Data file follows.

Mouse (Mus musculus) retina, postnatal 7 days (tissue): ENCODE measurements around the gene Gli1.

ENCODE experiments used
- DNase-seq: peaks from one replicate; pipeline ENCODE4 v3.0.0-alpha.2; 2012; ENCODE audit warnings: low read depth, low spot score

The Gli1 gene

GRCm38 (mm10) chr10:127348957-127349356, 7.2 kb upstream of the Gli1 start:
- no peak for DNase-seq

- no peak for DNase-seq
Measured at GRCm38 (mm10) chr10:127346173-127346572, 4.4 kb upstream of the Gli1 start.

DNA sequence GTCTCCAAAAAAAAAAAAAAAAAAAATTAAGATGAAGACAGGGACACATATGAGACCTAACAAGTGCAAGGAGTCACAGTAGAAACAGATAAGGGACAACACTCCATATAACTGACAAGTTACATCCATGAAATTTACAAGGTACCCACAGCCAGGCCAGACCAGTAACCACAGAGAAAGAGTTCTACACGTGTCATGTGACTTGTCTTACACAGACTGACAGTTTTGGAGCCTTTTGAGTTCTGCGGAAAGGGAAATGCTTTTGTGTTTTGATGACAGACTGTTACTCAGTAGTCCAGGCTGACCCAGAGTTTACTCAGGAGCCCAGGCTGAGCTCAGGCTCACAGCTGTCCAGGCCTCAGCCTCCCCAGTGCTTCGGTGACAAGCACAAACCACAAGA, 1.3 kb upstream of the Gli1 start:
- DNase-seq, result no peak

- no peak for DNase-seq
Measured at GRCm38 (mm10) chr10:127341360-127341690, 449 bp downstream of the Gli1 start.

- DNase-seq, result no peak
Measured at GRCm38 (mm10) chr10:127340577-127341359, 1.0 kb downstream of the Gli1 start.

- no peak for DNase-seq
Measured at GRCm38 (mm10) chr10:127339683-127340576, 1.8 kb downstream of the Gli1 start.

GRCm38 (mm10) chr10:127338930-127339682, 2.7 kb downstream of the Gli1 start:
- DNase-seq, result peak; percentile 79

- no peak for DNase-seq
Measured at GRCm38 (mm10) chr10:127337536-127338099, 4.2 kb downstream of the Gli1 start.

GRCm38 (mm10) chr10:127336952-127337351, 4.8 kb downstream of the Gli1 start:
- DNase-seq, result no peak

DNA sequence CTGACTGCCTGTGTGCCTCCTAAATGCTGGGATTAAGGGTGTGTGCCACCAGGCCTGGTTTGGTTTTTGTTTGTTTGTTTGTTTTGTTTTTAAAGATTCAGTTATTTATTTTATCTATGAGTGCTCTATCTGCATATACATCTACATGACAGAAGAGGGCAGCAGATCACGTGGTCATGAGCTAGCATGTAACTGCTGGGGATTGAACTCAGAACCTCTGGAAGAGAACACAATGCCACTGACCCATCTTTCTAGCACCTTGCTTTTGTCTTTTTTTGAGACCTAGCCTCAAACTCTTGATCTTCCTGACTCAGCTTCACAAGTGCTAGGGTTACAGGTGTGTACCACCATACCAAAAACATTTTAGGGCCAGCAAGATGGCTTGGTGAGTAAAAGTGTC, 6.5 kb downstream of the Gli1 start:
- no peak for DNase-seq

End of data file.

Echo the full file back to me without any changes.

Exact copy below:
Mouse (Mus musculus) retina, postnatal 7 days (tissue): ENCODE measurements around the gene Gli1.

ENCODE experiments used
- DNase-seq: peaks from one replicate; pipeline ENCODE4 v3.0.0-alpha.2; 2012; ENCODE audit warnings: low read depth, low spot score

The Gli1 gene

GRCm38 (mm10) chr10:127348957-127349356, 7.2 kb upstream of the Gli1 start:
- no peak for DNase-seq

- no peak for DNase-seq
Measured at GRCm38 (mm10) chr10:127346173-127346572, 4.4 kb upstream of the Gli1 start.

DNA sequence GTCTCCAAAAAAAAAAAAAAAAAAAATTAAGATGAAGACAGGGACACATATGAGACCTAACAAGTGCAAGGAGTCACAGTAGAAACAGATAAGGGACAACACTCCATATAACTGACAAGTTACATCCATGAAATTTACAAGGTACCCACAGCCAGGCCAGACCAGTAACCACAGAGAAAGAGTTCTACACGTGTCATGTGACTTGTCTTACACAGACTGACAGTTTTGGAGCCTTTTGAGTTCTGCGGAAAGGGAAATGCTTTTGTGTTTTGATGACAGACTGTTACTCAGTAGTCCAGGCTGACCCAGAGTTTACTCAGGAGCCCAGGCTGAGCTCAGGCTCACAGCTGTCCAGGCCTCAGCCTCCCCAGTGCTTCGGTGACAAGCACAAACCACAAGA, 1.3 kb upstream of the Gli1 start:
- DNase-seq, result no peak

- no peak for DNase-seq
Measured at GRCm38 (mm10) chr10:127341360-127341690, 449 bp downstream of the Gli1 start.

- DNase-seq, result no peak
Measured at GRCm38 (mm10) chr10:127340577-127341359, 1.0 kb downstream of the Gli1 start.

- no peak for DNase-seq
Measured at GRCm38 (mm10) chr10:127339683-127340576, 1.8 kb downstream of the Gli1 start.

GRCm38 (mm10) chr10:127338930-127339682, 2.7 kb downstream of the Gli1 start:
- DNase-seq, result peak; percentile 79

- no peak for DNase-seq
Measured at GRCm38 (mm10) chr10:127337536-127338099, 4.2 kb downstream of the Gli1 start.

GRCm38 (mm10) chr10:127336952-127337351, 4.8 kb downstream of the Gli1 start:
- DNase-seq, result no peak

DNA sequence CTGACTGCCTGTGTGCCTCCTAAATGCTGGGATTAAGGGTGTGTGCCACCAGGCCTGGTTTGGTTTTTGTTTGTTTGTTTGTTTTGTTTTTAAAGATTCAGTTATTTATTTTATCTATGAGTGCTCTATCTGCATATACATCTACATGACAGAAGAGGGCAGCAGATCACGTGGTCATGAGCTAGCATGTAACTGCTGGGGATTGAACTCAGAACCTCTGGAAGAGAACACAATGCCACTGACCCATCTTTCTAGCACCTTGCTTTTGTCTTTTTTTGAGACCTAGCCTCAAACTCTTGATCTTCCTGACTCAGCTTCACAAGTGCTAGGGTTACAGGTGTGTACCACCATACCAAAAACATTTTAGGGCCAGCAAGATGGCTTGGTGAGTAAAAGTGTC, 6.5 kb downstream of the Gli1 start:
- no peak for DNase-seq